Descendents Family Tree: Bands Directly Influenced by the Fathers of Pop Punk

Descendents Family Tree: Bands Directly Influenced by the Fathers of Pop Punk

The Descendents are the best band ever, so it comes as no surprise the South Bay group's blend of melodious, angst-fueled lyrics with open-chord surf riffs and power-chord aggression has influenced a handful of other acts since the early 1980s.

Some of these artists picked up where the Descendents left off, while others miss the mark completely. But for every Strung Out, there's the Lemonheads. In gambling terms, that's what we call a push.

Here, for your reading pleasure, are a few of both.


The most obvious Descendents-influenced band is ALL, comprised of Descendents members Stephen Egerton (guitar), Karl Alvarez (bass) and Bill Stevenson (drums). Along with singers Dave Smalley, Scott Reynolds and Chad Price (this reporter's favorite of the three), ALL took the pop-punk formula created by the Descendents and tweeked it just enough to make it new.

Songs such as "She's My Ex," "Fool" and "Original Me" fit effortlessly into any Descendents set list (and often are  performed when Aukerman is on the mic), while the more abstract "Birds" and "Paper Tiger" show the instrumentalists breaking free from punk's three-chord limitations for a sound that borrows as much from prog rock as it does the Ramones.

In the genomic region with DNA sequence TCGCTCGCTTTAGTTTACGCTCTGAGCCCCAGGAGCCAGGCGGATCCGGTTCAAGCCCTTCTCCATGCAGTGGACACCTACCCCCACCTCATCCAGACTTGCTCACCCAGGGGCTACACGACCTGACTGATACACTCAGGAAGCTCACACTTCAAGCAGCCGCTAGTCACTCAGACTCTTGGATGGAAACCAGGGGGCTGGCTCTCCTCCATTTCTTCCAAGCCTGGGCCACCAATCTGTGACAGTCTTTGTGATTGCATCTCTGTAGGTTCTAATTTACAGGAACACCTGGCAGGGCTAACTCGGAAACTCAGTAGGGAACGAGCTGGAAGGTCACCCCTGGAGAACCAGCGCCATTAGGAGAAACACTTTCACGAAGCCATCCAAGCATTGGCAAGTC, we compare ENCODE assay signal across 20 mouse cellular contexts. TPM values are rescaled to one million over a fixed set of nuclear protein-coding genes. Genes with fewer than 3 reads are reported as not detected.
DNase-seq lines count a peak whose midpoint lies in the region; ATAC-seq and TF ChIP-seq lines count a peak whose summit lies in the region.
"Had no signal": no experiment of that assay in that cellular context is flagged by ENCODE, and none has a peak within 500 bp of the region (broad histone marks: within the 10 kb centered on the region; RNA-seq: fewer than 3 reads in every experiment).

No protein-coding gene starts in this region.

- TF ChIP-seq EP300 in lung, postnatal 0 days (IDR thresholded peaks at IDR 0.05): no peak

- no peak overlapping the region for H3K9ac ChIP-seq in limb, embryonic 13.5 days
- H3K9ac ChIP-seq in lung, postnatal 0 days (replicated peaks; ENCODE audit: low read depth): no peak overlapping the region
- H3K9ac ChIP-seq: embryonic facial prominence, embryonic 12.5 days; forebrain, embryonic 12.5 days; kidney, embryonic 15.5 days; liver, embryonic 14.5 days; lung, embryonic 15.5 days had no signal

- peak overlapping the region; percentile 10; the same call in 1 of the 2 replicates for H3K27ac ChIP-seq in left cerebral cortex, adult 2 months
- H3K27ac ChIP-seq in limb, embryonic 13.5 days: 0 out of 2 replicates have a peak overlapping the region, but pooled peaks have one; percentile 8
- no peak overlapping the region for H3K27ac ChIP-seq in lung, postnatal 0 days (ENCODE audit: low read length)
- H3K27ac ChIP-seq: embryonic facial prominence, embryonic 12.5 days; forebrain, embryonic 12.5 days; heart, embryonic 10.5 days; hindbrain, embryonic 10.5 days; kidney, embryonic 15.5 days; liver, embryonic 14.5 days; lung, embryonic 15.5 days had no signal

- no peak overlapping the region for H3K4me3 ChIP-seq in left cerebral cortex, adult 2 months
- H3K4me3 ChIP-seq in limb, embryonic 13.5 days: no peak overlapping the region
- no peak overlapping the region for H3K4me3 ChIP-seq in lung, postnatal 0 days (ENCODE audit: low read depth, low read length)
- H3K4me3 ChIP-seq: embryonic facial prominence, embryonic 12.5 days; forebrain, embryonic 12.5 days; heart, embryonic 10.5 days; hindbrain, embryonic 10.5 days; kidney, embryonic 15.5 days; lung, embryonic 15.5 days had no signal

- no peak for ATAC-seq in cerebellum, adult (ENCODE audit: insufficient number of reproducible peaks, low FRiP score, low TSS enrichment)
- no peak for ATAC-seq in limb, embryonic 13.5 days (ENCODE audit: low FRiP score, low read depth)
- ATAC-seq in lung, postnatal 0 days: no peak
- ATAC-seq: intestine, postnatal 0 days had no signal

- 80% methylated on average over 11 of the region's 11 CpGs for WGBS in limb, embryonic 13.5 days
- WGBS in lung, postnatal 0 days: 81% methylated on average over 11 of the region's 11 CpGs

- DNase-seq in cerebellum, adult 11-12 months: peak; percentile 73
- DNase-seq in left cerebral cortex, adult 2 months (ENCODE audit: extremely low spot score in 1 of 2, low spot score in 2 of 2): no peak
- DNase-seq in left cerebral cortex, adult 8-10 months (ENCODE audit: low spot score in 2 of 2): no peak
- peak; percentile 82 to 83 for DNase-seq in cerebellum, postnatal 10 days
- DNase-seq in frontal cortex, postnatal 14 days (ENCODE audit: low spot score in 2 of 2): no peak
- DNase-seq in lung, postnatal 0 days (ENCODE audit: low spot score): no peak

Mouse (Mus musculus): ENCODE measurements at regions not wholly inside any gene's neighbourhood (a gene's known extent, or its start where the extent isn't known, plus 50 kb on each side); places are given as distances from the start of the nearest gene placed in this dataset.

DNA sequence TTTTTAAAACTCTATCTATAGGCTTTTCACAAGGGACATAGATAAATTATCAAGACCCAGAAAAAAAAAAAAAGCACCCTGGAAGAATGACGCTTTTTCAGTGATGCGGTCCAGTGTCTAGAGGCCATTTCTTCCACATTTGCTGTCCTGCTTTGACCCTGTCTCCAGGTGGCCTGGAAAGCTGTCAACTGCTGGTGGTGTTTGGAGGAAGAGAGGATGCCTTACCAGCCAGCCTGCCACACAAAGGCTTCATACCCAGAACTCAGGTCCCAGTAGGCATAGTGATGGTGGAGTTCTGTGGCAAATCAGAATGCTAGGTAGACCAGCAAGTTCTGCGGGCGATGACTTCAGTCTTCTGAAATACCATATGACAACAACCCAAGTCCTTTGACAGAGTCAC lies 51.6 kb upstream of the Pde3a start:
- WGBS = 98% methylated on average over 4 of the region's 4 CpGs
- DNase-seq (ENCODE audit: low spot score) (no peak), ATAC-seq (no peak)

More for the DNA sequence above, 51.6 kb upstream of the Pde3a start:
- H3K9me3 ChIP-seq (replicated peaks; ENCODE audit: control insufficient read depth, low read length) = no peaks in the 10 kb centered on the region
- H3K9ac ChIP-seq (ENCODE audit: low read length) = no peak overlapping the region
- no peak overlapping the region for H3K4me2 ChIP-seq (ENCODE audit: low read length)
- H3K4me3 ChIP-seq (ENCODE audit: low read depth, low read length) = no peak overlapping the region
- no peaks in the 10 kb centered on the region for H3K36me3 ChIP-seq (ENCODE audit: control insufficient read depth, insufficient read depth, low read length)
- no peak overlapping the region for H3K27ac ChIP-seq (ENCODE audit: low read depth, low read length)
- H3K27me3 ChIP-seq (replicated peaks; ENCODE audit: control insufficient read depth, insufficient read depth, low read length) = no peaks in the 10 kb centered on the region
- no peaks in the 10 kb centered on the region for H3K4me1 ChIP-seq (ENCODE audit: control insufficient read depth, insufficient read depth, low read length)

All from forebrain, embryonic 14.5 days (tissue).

ALL aren't nearly as popular as the Descendents, which really is a bummer because they are a great band in their own right. The problem is, the Descendents are part of SoCal punk lore, and ALL isn't. They don't help themselves much in this area, either, as the group are
almost certain to play a handful of Descendents songs during their shows, and wouldn't ya know it? These are the tunes the kids go crazy for. Perhaps drawing a line in the sand might have helped ALL create a separate identity from their previous group, but it's far too late for that.

Black Flag

Okay, in terms of musical influence, Black Flag borrowed nothing from the Descendents. But in terms of actual musicians, the South Bay downstrumming icons were drummer Stevenson's main band for a few years during the mid-1980s. During his tenure, the skinsman toured with Greg Ginn and company and played on the

My War, Slip it In, Loose Nut, Family Man, The Process of Weeding Out, In My Head and Live '84


The Lemonheads

The Lemonheads are really just singer/guitarist/songwriter Evan Dando and whomever else he feels like playing with. For 2005's self-titled album on Vagrant Records, Dando enlisted Stevenson and Alvarez as his rhythm section. The trio toured for the album, and at one show, Aukerman joined the threesome for a rendition of the Angry Samoans' "Right Side of My Mind."


There's some band from San Diego called blink-182. I guess they've sold some records or something. Anyway, drummer Travis Barker has the

I Don't Want to Grow Up

baby Milo tattooed on him (and the word "Hope," a well-known Descendents song), but the Descendents love doesn't stop there for San Diego's pop-punkers, as these guys have been known to cover the songs "Hope" (and Blink-182 off-shoot +44 covered "Christmas Vacation") between telling fart jokes to hyperactive teenagers.